Visual Studio 2017 is finally here and you can download now. Visual Studio 2017 enables you to be more productive for any application and on any platform.
If you download Visual Studio 2017 by March 14, you’ll get a 60-day access to Xamarin University which is a sweet deal.
Visual Studio 2017 has a brand new installation experience which includes a minimal footprint for Visual Studio. Installation is quick (minutes not hours) and finally uninstalls cleanly. It’s also much easier to just install the features you want and need.
Quick Reference of New Features
For a full list of all new features, please take a look at the release notes.
Visual Studio 2017 Download
Visual Studio 2017 System Requirements
Visual Studio 2017 Release Notes
This post I’ll introduce you to Angular CLI (command line interface) and how you can use it to get started quickly with building your Angular app.
The roadmap for this blog series:
- Introduction to Angular CLI and using it to create a new Angular app
- Using Angular CLI for creating components, routes, services and more
- Adding in Bootstrap to update the look and feel of your Angular app
- Finally I’ll take a look at deploying and running your Angular apps on Azure
Both the Angular CLI and its generated projects have dependencies that require Node 6.9.0 or higher, together with NPM 3 or higher.
|npm install -g @angular/cli
After installation you can access help by running the following command:
Creating a New Angular App
To generate a new Angular app, just run the following command where “angular-cli-app” is the name of your app:
Generating and Serving your App
Once your project is scaffold, navigate to your project folder and then run the following command to serve your project via a local development server:
Once your app is up and running, navigate to http://localhost:4200/ to see it. Once the app is running, any changes you make will automatically apply and your app will reload.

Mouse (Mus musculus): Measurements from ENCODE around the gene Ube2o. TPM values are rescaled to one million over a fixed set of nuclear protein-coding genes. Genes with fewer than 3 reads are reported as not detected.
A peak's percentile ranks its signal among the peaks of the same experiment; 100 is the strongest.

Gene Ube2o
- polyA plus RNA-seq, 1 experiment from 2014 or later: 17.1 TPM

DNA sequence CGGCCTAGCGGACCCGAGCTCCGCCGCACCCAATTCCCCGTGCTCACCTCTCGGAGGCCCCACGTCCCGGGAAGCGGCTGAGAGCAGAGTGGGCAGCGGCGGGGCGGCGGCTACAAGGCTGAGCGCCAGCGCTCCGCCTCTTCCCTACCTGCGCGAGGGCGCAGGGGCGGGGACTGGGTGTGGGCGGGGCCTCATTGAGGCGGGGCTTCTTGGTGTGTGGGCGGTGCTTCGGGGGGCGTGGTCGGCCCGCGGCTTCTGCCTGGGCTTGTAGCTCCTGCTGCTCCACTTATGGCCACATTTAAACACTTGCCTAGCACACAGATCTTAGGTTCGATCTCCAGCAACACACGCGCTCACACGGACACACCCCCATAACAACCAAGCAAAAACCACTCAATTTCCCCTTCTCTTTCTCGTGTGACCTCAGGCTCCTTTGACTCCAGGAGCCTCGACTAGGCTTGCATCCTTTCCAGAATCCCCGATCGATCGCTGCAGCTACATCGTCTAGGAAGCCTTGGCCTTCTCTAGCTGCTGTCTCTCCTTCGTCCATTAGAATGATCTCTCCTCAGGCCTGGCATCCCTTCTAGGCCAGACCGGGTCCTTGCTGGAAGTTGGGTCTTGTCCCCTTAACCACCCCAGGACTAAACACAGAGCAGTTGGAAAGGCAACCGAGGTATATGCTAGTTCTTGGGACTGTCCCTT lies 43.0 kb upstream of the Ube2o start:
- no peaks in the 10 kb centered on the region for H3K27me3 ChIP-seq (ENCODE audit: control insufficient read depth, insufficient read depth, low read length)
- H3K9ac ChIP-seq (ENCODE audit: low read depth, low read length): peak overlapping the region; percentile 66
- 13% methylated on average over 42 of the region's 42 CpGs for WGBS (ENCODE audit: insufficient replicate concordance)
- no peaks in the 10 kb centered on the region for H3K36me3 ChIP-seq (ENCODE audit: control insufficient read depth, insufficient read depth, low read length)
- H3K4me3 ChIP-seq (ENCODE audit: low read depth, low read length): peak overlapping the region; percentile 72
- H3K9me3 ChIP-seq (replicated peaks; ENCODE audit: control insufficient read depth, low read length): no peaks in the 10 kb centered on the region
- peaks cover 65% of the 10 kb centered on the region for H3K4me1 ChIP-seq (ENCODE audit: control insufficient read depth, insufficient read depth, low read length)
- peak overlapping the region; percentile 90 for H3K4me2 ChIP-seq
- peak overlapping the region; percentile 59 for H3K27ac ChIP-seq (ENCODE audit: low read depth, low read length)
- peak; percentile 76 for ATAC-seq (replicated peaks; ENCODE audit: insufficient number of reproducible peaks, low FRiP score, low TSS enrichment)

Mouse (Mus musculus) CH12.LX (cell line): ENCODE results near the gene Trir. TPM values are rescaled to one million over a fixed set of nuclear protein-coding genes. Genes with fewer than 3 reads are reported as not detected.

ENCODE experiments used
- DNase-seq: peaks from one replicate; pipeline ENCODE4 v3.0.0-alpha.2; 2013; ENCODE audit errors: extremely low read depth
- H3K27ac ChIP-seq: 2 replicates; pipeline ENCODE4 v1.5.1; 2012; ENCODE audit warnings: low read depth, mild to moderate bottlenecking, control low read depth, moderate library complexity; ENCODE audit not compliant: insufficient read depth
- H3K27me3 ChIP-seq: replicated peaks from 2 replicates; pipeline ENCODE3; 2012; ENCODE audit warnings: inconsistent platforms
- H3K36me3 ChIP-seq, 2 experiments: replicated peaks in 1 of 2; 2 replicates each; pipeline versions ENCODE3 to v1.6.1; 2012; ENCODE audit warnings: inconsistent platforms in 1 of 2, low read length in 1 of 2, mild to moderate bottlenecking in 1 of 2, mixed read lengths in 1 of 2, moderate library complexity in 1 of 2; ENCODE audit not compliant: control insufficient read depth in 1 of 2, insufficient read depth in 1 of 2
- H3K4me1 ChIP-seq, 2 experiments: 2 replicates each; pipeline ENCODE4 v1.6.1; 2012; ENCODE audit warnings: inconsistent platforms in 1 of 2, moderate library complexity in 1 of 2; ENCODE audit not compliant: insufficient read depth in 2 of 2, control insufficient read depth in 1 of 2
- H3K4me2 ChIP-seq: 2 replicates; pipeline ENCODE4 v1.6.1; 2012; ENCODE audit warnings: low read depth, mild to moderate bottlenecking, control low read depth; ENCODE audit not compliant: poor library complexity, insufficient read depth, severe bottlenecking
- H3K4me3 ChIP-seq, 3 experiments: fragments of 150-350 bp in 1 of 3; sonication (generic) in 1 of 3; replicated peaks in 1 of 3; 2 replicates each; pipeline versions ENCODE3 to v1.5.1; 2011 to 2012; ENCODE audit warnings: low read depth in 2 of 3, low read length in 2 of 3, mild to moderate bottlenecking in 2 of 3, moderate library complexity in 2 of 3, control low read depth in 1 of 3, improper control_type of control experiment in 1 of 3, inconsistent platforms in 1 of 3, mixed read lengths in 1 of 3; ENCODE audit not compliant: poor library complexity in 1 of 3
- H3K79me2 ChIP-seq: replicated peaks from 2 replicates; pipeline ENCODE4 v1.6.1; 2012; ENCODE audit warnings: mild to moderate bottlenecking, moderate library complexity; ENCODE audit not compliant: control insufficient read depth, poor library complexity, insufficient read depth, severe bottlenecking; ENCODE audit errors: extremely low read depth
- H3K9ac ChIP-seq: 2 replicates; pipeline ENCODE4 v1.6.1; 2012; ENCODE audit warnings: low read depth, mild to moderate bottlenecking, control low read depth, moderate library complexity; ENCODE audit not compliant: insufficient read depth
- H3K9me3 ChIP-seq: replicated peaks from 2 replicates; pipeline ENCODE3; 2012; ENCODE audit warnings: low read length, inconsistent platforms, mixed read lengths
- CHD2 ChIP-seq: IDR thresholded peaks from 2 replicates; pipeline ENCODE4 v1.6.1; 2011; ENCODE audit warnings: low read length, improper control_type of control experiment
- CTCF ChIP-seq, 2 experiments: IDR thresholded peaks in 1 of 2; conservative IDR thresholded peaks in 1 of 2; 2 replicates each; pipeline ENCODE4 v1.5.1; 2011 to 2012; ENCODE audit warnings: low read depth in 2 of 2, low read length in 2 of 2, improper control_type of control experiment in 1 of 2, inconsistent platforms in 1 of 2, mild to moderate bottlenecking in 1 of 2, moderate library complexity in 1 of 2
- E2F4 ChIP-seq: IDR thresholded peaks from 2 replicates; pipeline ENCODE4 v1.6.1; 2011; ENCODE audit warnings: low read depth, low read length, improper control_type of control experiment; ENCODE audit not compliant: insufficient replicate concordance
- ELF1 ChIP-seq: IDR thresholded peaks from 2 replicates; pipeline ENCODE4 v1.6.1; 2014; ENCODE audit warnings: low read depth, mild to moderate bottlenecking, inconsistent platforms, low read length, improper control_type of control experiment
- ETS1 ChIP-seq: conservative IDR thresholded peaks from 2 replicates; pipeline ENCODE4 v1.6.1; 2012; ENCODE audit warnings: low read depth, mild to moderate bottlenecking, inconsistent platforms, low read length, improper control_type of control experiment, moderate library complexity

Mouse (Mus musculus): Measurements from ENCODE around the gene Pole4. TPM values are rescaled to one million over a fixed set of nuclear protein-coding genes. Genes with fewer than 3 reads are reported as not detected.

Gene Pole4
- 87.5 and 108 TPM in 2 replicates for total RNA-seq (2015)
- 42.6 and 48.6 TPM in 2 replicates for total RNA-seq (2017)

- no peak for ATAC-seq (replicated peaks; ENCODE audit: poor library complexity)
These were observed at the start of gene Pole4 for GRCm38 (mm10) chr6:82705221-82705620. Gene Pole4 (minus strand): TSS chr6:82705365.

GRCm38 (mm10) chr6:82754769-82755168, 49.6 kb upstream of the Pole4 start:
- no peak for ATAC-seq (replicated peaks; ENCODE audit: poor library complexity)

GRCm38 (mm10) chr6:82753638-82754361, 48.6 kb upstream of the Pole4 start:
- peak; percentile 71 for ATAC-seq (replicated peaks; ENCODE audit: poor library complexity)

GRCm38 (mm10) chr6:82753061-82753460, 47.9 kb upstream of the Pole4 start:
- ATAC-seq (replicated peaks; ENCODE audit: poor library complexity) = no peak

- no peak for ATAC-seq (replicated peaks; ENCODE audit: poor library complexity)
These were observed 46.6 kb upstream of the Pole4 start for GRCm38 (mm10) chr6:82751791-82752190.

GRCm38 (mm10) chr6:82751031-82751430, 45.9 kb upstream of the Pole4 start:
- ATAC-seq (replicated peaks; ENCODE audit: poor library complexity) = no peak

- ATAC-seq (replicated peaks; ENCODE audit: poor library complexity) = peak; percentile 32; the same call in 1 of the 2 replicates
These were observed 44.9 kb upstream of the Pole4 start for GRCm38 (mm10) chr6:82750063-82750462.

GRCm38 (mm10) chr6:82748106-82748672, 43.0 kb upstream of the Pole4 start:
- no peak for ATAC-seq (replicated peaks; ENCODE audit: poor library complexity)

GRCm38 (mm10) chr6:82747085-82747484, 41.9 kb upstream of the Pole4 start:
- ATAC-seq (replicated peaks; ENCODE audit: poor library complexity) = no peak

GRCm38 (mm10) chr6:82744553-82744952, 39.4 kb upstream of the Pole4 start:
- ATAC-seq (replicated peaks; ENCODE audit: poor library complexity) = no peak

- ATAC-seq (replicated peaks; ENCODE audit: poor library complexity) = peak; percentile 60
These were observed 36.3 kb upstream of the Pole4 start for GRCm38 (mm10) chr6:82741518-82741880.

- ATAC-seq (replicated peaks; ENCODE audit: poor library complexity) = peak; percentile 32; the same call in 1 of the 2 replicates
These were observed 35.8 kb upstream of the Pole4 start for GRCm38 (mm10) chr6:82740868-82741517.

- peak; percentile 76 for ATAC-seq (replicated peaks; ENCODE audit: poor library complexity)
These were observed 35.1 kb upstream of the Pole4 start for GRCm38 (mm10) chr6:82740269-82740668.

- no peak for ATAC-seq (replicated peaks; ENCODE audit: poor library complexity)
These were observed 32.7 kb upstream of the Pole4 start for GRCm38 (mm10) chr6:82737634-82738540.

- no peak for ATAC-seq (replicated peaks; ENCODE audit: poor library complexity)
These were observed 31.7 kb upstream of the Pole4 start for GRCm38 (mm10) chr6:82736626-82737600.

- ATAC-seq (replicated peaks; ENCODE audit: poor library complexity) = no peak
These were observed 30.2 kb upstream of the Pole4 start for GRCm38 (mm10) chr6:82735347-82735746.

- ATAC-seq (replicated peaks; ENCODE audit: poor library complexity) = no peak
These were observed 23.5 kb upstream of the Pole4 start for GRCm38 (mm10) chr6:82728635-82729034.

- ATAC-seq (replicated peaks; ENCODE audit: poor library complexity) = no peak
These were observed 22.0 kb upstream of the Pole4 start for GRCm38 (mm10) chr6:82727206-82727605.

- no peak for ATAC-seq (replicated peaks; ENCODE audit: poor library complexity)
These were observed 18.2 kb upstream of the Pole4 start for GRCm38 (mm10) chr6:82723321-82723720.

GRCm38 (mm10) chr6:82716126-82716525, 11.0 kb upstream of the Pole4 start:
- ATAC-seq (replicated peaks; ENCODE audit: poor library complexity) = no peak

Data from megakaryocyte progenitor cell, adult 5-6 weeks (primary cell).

As you can see it’s fairly straight forward to get started with an Angular app. The Angular CLI really takes care of everything for you compared to the days where you have to manually copy and paste the references and create each file necessary to get your app started.
In the next post I’ll dig deeper into using Angular-CLI to create components, routes, services and other stuff.
Source for this sample can be found here.
Test your coding skills and learn how to build solutions using Azure Functions at the same time. Earn badges for every challenge you complete and brag to your friends! You can code these challenges in the FREE Azure Functions experience or using your existing Azure subscription. Don’t worry, Azure Functions has more than enough free executions for you to last the whole challenge experience!
Also check out the new Visual Studio Tools for Azure Functions. Use it to build and debug your function locally and then publish or zip deploy to your test function. If you already have an Azure subscription, you can also remotely debug your functions.
Azure Functions is an event-based serverless compute experience that scales based on your demand and you only pay for the resources used.
Click here to get started with the Azure Functions Code Challenge!
Get started using the Try Functions experience here.
Already have an Azure Subscription, then get started with your existing account here.
Download the Visual Studio Tools for Azure Functions here.